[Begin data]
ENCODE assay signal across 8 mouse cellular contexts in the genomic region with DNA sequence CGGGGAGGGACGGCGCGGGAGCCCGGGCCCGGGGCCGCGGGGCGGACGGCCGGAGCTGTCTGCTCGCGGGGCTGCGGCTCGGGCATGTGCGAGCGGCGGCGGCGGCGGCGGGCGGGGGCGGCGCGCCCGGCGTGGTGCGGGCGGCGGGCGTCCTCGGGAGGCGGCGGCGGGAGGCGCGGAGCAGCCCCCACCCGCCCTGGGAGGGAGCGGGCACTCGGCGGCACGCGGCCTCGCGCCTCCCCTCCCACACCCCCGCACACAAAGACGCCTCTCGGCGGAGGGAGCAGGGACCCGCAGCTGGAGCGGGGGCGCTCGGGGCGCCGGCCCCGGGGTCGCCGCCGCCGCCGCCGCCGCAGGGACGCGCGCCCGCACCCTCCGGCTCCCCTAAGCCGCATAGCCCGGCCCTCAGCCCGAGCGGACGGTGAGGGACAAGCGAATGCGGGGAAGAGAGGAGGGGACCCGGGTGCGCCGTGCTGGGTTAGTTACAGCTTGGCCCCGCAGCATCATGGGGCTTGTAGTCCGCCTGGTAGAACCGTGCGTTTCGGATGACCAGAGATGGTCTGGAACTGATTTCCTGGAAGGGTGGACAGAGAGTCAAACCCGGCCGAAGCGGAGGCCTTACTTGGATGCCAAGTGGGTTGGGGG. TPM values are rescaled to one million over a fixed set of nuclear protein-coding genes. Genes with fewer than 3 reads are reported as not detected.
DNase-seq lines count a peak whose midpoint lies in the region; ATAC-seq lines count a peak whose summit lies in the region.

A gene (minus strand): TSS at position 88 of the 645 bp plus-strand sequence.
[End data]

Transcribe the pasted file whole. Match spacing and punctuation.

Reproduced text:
ENCODE assay signal across 8 mouse cellular contexts in the genomic region with DNA sequence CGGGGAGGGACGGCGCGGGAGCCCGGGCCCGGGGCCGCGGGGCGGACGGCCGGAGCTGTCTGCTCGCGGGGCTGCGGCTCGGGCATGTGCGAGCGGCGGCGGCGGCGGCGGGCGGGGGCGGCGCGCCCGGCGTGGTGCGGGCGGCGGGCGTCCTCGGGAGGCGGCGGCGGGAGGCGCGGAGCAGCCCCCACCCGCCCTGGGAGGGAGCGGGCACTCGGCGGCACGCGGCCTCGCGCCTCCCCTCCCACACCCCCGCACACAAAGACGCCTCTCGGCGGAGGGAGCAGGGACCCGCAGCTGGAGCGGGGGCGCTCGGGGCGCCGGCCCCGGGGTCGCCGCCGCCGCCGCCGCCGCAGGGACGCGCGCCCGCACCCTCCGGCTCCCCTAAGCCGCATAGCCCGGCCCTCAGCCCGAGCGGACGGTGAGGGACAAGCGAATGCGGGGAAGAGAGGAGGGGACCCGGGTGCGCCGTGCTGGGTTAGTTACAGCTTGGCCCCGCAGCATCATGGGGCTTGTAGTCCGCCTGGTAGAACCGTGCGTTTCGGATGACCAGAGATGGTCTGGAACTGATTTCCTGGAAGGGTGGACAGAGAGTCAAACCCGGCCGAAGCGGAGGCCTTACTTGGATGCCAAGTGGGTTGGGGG. TPM values are rescaled to one million over a fixed set of nuclear protein-coding genes. Genes with fewer than 3 reads are reported as not detected.
DNase-seq lines count a peak whose midpoint lies in the region; ATAC-seq lines count a peak whose summit lies in the region.

A gene (minus strand): TSS at position 88 of the 645 bp plus-strand sequence.